Escalators Don’t Stop When You Get Off

My posts thus far have been more philosophical than directly practical (although I’d argue they are deeply practical in many respects). So I thought I’d throw in a few directly practical posts from time to time in case no one remembers to teach Vera some very important lessons that apparently have been overlooked in many households. The first one involves the all-important matter of escalator etiquette.

It’s on my mind because I took a business day trip to Tucson on Tuesday. Until I arrived at Denver International Airport for the two-hour flight south, it hadn’t occurred to me it was spring break in much of Colorado and the country. The airport was packed. The same condition existed when I returned from Tucson that evening, only things were worse due to flight delays caused by high winds and an earlier security incident at DIA (following the Brussels attack earlier in the day, people may have been on edge more than usual).

DIA is full of escalators. But nowhere is the escalating funnel of people more dense than the escalators to and from the underground tram that takes people to and from the main terminal to the gates. Suffice it to say those escalators were fully loaded.

Can you imagine what can happen when people step off the escalator and simply stop in their tracks? Common sense would tell you it isn’t good. Yet, as the saying goes, there is nothing common about common sense.

On two occasions, several people stepped off the escalator and stopped. I suppose they were in their bubble, oblivious to their surroundings. Fortunately, before the inevitable pile up could ensue, others, in an act of self-preservation, yelled at them to move and, indeed, pushed them forward, out of the way from what otherwise would have been a crash of significant magnitude with them likely at the bottom of the pile.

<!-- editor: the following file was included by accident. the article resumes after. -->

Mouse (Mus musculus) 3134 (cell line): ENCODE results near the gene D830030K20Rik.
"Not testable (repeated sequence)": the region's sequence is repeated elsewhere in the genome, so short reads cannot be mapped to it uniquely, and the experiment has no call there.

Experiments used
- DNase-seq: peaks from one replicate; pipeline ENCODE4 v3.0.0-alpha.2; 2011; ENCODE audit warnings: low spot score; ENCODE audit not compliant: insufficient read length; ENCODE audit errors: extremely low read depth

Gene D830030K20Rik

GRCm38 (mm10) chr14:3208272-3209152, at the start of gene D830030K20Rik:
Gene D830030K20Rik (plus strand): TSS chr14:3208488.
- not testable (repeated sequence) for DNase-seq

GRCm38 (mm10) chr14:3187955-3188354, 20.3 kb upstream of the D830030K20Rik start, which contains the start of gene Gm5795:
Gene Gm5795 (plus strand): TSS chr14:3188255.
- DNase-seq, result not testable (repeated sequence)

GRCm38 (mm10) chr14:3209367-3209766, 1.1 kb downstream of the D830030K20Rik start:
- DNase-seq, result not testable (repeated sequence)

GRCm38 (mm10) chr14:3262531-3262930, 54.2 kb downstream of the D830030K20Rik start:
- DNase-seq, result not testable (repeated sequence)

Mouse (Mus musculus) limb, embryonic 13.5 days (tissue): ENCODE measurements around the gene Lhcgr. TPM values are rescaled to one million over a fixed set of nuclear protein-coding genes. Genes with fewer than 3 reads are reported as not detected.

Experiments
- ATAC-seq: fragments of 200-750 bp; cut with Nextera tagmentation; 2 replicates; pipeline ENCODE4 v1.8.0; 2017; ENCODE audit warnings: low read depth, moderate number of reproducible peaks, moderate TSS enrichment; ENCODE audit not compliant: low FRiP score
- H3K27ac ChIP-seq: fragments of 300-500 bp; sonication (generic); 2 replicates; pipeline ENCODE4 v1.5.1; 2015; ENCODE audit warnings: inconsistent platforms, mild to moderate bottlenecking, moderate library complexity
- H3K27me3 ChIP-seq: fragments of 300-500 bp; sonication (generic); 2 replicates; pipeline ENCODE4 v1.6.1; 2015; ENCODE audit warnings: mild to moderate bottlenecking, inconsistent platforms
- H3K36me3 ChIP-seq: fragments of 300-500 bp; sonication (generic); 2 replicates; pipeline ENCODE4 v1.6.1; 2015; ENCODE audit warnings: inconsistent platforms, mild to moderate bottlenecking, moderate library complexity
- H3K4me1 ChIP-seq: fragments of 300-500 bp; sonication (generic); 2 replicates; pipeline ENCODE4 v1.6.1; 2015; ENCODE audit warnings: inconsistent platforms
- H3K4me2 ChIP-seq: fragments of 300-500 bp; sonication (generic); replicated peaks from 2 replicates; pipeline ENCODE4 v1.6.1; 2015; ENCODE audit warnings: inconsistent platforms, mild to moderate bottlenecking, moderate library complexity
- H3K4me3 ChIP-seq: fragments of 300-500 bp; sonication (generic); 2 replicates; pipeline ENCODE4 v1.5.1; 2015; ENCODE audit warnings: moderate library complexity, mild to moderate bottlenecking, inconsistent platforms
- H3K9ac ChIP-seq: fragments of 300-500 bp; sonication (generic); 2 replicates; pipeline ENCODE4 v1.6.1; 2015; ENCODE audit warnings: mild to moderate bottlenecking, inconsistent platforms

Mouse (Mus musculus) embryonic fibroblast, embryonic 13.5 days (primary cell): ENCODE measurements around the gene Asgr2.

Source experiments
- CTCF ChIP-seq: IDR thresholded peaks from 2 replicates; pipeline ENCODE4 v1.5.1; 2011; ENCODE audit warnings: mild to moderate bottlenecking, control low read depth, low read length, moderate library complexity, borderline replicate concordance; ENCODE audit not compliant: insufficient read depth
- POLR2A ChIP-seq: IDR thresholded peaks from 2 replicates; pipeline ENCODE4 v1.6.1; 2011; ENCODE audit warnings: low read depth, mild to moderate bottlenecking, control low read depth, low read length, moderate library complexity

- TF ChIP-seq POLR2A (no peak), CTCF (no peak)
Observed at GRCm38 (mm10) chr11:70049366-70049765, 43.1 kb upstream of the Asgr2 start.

What I didn’t notice is how many of these oblivious people had their faces buried in their smart phones.

Meanwhile, vehicle accident rates, including fatality rates, are on the rise in America (which means, of course, all of us will be paying higher auto insurance premiums). Insurers blame distracted driving — i.e., texting, talking on mobile phones, etc. In the Colorado county in which we live, the accident and vehicular fatality rates are rising precipitously. Sadly, we’re even seeing quite a few hit-and-run accidents, where the perpetrators are fleeing the scene, leaving injured cyclists and pedestrians to die.

It seems like it should be obvious but apparently it isn’t. When you’re not watching the road, you’re more likely to run into someone or something. And when you step off a loaded escalator and stop, bad things are likely to ensue. Fortunately, the antidote to these dangers is the same: attention to one’s surroundings and appreciation of the risks your conduct poses to other people. Simple stuff. But important nonetheless.

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